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Employee Offboarding: Checklist and Best Practices

December 18, 2020

Employee Offboarding: Checklist and Best Practices

An employee leaving is a weird time for a company. If they’re leaving for a new job or retiring, there’s a countdown of sorts until their last day. Of course, you have to say goodbye and show your appreciation for all they did at the company, but more importantly, you have to figure out how to fill the void of having one less person in the office and replacing the work they do.

When an employee leaves, there will always be some housekeeping that needs to be done. Passwords to sites they used, files they had on their computer that help with projects, keys to the building, and many other details can slip through the cracks if you’re not intentional about in offboarding them before they leave.

Here is our guide to employee offboarding.

 


 

employee off boarding checklist

The Importance of an Offboarding Checklist

Like we mentioned above, there is A LOT going on when an employee announces that they are leaving. Trying to manage it all by memory is likely going to end in disaster. Often times, employee offboarding is ignored by many companies;only 14 percent of companies saying they think they have an effective offboarding process. That is a surprisingly low number when you consider that the company is in a tougher spot once the employee leaves. Trying to ease that burden on the remaining employees is one of the biggest goals of a successful offboarding.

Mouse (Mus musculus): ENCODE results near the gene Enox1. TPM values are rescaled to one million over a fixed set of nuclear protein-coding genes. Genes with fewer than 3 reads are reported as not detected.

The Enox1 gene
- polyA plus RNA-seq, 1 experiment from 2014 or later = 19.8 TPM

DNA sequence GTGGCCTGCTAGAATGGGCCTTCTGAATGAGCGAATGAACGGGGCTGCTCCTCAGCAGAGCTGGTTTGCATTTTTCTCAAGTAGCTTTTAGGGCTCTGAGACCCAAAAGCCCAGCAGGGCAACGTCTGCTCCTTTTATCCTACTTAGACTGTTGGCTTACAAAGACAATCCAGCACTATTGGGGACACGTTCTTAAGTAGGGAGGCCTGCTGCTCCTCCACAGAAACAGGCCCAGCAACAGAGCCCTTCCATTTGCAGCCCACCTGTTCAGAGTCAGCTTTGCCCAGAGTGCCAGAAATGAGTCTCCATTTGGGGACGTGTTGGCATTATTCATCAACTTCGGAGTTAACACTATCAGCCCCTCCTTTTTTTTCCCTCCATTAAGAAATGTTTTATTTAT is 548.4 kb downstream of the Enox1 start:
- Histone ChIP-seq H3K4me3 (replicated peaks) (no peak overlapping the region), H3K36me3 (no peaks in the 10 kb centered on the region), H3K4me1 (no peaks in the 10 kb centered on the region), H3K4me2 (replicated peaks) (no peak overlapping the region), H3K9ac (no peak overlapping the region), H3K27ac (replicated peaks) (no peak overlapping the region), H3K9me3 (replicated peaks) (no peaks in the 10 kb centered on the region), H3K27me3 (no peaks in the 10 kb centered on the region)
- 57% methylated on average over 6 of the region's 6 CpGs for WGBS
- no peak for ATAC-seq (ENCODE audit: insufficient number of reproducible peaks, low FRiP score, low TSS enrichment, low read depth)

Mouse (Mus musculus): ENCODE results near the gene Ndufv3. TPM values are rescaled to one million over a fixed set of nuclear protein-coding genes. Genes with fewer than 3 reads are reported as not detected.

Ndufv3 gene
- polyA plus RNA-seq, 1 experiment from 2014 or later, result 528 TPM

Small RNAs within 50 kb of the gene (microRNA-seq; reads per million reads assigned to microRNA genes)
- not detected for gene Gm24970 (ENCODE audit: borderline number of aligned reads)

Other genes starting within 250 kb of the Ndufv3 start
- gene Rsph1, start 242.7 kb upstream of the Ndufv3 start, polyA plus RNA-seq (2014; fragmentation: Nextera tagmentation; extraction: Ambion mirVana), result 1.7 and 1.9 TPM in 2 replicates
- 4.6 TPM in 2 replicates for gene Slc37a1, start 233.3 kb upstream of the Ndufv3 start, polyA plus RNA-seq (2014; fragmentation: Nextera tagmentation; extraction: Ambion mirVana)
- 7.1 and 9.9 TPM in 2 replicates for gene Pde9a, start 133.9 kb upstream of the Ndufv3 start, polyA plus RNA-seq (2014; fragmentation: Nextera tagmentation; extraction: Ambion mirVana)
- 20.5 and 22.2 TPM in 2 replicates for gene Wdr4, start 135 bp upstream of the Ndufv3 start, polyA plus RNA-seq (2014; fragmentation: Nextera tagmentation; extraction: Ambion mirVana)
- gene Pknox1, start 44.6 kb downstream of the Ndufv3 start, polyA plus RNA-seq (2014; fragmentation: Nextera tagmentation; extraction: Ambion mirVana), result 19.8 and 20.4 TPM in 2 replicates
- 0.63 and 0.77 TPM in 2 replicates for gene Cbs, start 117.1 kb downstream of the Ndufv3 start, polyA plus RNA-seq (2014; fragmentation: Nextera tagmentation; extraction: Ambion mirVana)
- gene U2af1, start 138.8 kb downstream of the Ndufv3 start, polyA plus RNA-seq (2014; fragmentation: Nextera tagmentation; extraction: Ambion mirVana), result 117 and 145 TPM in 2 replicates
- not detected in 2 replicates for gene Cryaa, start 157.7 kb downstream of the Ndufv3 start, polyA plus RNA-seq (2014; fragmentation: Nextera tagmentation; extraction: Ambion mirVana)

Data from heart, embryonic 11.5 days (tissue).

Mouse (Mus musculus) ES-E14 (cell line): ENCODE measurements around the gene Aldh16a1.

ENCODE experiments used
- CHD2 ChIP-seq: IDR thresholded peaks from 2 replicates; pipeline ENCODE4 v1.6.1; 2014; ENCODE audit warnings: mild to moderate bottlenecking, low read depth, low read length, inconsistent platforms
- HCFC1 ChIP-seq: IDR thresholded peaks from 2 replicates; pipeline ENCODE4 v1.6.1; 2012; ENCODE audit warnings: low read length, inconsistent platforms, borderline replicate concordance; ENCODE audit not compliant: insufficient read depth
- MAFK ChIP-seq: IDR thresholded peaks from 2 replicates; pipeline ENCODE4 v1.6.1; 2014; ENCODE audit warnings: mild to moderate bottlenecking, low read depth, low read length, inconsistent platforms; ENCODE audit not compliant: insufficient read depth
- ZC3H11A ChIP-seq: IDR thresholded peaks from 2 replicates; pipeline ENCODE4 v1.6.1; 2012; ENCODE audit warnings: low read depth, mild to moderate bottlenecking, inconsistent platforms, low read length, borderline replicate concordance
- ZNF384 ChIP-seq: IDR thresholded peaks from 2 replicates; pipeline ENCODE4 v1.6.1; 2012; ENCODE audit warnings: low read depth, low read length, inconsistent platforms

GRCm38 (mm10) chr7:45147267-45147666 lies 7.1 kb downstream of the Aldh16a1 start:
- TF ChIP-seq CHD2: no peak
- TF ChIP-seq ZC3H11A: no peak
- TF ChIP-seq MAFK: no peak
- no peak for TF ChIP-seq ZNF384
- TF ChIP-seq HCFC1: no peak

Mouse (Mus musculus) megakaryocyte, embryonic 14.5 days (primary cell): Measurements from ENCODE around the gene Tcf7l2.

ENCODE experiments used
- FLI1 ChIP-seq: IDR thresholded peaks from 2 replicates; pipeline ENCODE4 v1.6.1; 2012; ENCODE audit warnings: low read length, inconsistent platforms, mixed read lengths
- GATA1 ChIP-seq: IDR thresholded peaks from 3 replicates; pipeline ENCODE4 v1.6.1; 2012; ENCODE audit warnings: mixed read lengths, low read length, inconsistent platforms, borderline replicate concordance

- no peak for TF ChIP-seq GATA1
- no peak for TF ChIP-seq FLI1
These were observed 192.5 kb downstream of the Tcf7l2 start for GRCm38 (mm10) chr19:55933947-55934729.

Offboarding can also help when it comes time to bringing in a new employee because the person leaving can explain what they do, what it takes to do it, areas where they think could use additional help, and many other things that help with the day to day of not only their job but the company as a whole. Make sure to be thorough when it comes to offboarding.

It’s also important to remember that employee offboarding is not likely to be a one-day thing. A checklist will help you remember where you are in the offboarding process regardless of how long it takes.

     

    off boarding checklist BSS

     


     

    What to Include in an Offboarding Checklist

    When an employee announces they’re leaving, there are a lot of things that they need to turn in, teach people how to do, or finish up so that when they’re gone, they don’t still have access to private information – and so that you don’t have to awkwardly track them down a week or so later to find out what the company log-in was for the Wall Street Journal.

    Having a tangible checklist – whether it’s printed or available on a shared storage drive and completed digitally – can help both managers and outgoing employees understand everything that needs to be done before they head out the door, while keeping organized. Here are some things to consider when creating your new offboarding checklist.

     

    key icon

    Supplies and Physical Access Tools

    These are the things the company gave them that they do not get to leave with and may get passed on to future employees. This can include but is not limited to:

    • Computer and Accessories (Laptop, monitors, keyboard, etc.)
    • Building/office keys and/or keycards
    • External storage devices
    • Any sort of company handbook
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    Remaining Work Tasks

    Again, just because a person is leaving doesn’t mean their job is done and the tasks they were working on don’t need to be finished. In fact, it’s the opposite; you’ll want to be as detailed as possible when taking down notes or info about what work you’ll need to do after they’re gone. Here are a few things to check up on.

    • Projects they are currently working on
    • Projects they worked on in the past
    • Upcoming items they haven’t started yet
    • How to train remaining employees to their tasks (where applicable)
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    Account and Work Tools They Use